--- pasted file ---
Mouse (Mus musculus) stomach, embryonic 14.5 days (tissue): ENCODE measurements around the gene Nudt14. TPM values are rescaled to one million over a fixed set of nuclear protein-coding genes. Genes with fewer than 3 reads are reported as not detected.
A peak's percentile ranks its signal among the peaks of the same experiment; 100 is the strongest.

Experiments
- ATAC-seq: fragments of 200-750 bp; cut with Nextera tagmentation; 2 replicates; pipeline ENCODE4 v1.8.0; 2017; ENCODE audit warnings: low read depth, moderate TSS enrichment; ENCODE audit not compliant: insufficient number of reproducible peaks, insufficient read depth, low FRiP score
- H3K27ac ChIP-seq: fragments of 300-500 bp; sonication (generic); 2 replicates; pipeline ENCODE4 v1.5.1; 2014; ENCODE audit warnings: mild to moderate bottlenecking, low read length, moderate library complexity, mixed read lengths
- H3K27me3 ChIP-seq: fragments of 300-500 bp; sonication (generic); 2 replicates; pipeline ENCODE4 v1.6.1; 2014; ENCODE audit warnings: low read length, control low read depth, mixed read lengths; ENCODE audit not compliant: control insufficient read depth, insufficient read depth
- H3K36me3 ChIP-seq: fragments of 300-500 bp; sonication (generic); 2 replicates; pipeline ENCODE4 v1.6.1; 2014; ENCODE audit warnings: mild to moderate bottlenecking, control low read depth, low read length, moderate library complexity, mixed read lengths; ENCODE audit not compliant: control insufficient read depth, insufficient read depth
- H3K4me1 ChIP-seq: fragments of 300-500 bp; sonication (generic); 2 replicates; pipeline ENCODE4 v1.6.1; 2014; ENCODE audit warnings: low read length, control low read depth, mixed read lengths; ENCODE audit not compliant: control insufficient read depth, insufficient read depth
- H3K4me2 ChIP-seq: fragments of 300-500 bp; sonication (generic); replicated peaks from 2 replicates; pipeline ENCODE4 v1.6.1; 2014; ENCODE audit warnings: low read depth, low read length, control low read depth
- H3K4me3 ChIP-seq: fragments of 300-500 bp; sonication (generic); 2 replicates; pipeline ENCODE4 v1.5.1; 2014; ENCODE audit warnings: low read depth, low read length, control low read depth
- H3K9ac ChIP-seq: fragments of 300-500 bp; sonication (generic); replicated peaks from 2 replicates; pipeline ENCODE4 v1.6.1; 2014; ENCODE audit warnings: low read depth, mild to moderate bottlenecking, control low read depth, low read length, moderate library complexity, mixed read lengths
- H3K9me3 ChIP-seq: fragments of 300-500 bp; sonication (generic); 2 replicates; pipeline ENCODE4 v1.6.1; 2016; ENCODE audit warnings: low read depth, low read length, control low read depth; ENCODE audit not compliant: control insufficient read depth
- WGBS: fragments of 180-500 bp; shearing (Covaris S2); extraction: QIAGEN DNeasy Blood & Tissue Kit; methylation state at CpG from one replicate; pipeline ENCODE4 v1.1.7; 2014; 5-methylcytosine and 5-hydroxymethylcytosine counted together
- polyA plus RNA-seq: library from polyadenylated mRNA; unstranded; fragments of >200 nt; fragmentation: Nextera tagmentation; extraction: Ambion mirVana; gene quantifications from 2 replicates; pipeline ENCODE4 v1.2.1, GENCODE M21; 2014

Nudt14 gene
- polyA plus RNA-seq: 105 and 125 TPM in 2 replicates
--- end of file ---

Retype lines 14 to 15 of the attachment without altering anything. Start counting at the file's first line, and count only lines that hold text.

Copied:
- polyA plus RNA-seq: library from polyadenylated mRNA; unstranded; fragments of >200 nt; fragmentation: Nextera tagmentation; extraction: Ambion mirVana; gene quantifications from 2 replicates; pipeline ENCODE4 v1.2.1, GENCODE M21; 2014

Nudt14 gene